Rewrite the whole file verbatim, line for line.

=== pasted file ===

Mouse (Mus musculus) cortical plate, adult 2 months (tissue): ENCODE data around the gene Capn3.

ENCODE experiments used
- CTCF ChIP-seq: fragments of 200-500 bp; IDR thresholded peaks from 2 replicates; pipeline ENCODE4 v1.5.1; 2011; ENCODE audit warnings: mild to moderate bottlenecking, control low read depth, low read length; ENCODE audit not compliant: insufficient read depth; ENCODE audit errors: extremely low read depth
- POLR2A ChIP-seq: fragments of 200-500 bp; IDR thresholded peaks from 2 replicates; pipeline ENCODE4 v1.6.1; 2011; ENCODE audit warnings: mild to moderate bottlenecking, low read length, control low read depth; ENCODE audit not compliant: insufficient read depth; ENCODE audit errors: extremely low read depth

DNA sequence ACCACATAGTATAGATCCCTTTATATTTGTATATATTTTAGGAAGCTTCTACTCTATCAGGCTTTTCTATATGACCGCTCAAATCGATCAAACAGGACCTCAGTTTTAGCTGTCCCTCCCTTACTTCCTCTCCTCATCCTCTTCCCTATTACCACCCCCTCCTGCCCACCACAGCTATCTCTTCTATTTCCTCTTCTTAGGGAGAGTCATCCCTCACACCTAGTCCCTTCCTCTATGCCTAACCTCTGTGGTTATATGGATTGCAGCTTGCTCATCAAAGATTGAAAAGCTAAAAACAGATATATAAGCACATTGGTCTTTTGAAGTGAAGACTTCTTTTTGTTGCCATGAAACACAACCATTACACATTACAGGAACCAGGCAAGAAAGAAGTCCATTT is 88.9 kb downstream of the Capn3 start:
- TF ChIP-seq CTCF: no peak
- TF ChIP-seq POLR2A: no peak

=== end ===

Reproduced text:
Mouse (Mus musculus) cortical plate, adult 2 months (tissue): ENCODE data around the gene Capn3.

ENCODE experiments used
- CTCF ChIP-seq: fragments of 200-500 bp; IDR thresholded peaks from 2 replicates; pipeline ENCODE4 v1.5.1; 2011; ENCODE audit warnings: mild to moderate bottlenecking, control low read depth, low read length; ENCODE audit not compliant: insufficient read depth; ENCODE audit errors: extremely low read depth
- POLR2A ChIP-seq: fragments of 200-500 bp; IDR thresholded peaks from 2 replicates; pipeline ENCODE4 v1.6.1; 2011; ENCODE audit warnings: mild to moderate bottlenecking, low read length, control low read depth; ENCODE audit not compliant: insufficient read depth; ENCODE audit errors: extremely low read depth

DNA sequence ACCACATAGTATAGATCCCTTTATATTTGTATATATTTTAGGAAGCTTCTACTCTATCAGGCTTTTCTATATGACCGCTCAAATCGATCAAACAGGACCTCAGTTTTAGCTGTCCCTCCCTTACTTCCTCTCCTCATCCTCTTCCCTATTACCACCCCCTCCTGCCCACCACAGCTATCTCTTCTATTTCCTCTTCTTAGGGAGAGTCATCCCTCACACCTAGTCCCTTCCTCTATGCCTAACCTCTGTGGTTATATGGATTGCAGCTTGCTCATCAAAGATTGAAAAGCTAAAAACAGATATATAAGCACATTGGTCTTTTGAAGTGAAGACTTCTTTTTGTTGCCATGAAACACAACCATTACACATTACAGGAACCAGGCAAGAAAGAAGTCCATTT is 88.9 kb downstream of the Capn3 start:
- TF ChIP-seq CTCF: no peak
- TF ChIP-seq POLR2A: no peak